November 6 2014

Capstone: A case study

A Case study of an Entrepreneurial student

As a method to evaluate the effectiveness of my online practicum course Entrepreneurship, I  examined one student’s progress for the first 10 weeks of class. This case study examines the students participation, interaction with both the teacher and other students, level and demonstration of critical thinking skills, familiarity with content , time spent online and level of academic success.

For the purposes of this evaluation, I will refer to the student as Tom.

One of the first characteristics that drew me to this student was his level of participation. It was evident very early on, that Tom was a motivated learner. He began the first weeks of class by actively participating early each week, something that was encouraged by the instructor but only demonstrated by a few students. Tom was often the first to post in discussion threads and always took the leadership role in the group work. His work ethic continued throughout the course as he continued to login early in the week to complete reading assignments, discussion posts, group work, weekly exercises and required journal entries.


Mid-way through the course Tom remained motivated, was visually active in all course areas, and continued to demonstrate  great time management skills. Scores were high in all areas and almost all work was completed on-time. The system login history shows Tom had logged in 43 times in 30 days indicating multiple logins per day in some instances.

On one occasion, work was 1 day late due to inactivity from his partner on a group project. Illustrated in the artifact above. Repeated attempts to obtain answers from Tom’s partner, resulted in a request for help from the instructor. This Illustrated a high degree of ownership for the task that needed to be completed and self-directed learning. The private discussion thread with the instructor explained the situation and requested help early on the last day of class, was updated after 8PM and also contained a follow-up notification from Tom @ 6AM.  I included this artifact above because it clearly illustrates the students commitment to his learning and comfort level in communicating with the instructor.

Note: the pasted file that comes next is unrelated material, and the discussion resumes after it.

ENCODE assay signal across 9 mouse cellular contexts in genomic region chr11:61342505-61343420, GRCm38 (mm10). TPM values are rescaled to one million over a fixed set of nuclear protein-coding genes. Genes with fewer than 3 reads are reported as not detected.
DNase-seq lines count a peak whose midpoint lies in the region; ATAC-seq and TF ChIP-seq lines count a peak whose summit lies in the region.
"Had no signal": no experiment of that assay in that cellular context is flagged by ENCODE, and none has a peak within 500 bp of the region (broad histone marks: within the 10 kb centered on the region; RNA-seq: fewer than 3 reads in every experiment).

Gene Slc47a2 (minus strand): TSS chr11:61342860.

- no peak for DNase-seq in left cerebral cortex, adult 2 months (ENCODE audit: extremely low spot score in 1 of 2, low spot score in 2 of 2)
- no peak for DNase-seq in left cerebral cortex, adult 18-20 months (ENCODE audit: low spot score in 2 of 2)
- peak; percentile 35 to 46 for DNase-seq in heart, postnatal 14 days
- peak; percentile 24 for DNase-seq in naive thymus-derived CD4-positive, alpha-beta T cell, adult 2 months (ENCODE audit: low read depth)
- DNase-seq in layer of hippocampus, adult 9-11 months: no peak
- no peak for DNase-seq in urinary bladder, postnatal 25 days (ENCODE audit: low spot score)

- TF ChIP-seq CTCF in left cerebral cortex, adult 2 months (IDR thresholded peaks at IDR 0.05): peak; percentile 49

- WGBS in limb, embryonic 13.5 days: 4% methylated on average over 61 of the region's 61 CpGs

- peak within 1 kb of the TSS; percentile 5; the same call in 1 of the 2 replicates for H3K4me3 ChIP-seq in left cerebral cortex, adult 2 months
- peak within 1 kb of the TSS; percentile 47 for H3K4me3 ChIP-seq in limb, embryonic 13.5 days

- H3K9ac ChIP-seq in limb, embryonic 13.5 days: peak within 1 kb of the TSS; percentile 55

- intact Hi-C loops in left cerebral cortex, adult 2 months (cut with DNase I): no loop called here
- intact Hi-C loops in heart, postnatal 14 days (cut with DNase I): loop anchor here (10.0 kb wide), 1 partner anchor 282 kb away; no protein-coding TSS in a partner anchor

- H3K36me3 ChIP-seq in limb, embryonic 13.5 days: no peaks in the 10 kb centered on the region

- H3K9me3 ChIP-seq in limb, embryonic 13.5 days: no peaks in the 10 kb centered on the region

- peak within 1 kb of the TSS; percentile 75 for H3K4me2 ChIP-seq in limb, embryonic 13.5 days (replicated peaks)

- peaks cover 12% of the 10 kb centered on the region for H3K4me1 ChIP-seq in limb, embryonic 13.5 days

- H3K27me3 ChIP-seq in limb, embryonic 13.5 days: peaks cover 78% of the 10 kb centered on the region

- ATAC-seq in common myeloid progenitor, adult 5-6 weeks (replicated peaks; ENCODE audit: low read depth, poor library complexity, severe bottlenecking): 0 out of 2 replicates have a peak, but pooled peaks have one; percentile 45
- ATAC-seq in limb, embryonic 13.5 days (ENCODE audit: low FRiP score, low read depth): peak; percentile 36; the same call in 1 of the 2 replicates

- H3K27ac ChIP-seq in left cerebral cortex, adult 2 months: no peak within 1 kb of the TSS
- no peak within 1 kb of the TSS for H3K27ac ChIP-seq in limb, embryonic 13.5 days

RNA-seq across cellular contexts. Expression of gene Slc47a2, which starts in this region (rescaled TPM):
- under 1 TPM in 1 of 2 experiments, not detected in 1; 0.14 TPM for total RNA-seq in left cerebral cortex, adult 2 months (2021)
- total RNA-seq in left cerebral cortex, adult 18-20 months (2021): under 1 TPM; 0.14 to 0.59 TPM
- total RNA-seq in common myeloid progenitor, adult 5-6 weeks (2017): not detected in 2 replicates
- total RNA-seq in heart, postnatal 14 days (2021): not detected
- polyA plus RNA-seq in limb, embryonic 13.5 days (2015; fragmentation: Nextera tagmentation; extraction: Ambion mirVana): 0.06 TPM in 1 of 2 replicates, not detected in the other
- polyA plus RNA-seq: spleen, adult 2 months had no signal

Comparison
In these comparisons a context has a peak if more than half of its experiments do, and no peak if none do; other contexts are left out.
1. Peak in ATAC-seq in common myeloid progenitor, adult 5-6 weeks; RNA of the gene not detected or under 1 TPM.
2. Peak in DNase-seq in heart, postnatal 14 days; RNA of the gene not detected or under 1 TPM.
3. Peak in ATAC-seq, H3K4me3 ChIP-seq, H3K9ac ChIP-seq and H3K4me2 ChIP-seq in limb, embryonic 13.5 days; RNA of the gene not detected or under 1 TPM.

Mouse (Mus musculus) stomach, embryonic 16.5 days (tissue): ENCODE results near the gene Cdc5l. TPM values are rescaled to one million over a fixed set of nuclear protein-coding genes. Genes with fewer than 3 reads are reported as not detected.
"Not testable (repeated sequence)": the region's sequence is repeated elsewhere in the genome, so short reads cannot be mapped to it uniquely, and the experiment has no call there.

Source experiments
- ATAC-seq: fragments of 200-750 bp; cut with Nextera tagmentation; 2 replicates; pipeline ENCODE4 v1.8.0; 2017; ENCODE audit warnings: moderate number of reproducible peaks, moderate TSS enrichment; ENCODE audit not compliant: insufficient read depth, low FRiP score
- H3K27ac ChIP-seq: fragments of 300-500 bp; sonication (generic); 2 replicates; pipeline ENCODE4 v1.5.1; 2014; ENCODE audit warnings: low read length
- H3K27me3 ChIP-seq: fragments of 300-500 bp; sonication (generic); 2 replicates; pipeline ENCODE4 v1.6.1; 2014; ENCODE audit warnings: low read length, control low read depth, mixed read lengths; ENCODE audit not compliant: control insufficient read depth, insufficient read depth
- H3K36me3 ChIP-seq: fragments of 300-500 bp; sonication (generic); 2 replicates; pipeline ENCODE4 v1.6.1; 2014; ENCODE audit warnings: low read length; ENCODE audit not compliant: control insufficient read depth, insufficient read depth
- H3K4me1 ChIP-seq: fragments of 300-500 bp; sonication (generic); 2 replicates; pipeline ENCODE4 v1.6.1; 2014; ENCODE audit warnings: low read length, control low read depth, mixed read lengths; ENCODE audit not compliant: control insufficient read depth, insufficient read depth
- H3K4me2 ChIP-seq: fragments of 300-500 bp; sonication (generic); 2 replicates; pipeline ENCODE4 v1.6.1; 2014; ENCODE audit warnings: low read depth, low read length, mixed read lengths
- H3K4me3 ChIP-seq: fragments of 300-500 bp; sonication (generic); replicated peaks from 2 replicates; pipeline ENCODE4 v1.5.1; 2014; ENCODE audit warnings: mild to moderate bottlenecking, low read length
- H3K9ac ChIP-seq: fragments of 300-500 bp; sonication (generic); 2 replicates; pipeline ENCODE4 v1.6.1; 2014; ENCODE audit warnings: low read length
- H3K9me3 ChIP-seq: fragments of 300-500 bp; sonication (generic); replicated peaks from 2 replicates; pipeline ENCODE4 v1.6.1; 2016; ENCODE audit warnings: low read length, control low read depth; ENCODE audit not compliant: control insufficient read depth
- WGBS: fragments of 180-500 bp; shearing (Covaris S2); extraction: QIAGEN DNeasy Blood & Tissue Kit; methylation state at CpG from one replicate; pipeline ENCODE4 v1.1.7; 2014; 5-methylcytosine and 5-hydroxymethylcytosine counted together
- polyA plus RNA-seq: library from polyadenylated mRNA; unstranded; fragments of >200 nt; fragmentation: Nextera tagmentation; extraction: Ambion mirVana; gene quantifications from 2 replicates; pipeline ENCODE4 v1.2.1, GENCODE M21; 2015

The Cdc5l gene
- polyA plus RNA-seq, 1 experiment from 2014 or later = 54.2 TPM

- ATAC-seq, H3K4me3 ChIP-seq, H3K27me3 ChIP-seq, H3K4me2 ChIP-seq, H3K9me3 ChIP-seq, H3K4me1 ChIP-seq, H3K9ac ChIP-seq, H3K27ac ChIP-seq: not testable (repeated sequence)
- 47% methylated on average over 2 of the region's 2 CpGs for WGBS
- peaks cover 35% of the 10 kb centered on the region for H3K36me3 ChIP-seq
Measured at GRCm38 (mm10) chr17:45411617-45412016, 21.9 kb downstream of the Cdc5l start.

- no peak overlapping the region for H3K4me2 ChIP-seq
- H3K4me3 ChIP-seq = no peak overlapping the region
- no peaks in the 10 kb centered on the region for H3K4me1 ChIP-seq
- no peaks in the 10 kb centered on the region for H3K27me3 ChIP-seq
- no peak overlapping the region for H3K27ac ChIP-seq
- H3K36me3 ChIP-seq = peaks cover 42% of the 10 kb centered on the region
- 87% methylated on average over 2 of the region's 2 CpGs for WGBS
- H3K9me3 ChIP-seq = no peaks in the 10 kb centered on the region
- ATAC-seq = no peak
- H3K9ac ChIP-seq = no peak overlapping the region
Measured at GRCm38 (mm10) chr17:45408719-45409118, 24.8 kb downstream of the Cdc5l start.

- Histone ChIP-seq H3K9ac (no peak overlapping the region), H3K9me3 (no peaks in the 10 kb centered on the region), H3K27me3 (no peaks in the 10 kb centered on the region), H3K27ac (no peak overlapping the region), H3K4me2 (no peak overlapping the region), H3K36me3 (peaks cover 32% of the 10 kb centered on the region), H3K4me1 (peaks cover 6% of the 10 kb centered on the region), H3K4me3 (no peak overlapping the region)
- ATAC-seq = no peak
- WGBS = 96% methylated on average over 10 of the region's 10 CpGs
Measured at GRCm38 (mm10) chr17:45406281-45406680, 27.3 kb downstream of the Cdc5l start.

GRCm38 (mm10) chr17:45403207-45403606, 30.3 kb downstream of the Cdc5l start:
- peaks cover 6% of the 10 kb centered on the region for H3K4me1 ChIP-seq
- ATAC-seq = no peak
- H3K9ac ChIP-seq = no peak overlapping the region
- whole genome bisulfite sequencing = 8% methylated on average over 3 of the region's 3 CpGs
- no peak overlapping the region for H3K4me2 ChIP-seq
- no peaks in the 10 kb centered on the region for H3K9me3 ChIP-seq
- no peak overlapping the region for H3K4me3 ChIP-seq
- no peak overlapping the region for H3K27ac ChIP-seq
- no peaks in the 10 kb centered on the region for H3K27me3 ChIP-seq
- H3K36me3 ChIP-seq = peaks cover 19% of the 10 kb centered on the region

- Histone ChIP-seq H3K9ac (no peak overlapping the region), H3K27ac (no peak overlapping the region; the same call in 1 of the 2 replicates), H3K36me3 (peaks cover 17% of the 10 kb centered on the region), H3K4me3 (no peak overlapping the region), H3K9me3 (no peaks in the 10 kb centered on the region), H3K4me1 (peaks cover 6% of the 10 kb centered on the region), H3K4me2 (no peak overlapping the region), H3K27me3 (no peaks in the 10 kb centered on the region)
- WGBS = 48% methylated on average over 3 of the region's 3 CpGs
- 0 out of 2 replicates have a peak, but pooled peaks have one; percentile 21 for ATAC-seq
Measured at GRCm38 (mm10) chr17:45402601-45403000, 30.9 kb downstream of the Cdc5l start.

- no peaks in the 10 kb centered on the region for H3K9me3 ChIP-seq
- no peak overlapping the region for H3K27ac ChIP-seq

There appeared to be no problems with the technology needed for the course content and for course navigation. An exercise using MS excel was executed without help from the instructor. Many of Tom’s peers struggled with this assignment which may have been due to a lack of understanding of the software program. Tom completed the work on time using the system drop box.


Reflections & other weekly exercise were completed well in advance of the deadlines. These reflections displayed strong content knowledge as well as a deeper understanding of the concepts, illustrated above in his thoughts on his own business .

Week 7 Tom was very involved in an active discussion , adding valuable information  in his original post as well as helpful feedback to other posts Clearly demonstrating critical thinking skills, interactivity with peers and maturity for this age group.

student grades

student grades


Tom’s commitment to his learning and strong work ethic is demonstrated though his overall quality of work which is also evident in his high grades in the course. I reviewed login data to determine the possibility of a correlation between time online and student grades. There was clearly a correlation of these 2 elements for students with poor grades and significantly less time online. However, there was less of a correlation for those students that excelled in the class. Based on the number of times logged in , higher ranked students ranged from mid 100 to 500 total logins for the course. This data lead me to believe that there is a very strong argument for achievement in an online environment being attributed to the readiness of the learner. The need to master time management skills , overall preparedness and organization, along with the degree to which the students are self-directed learners is critical to their success in an e-learning environment.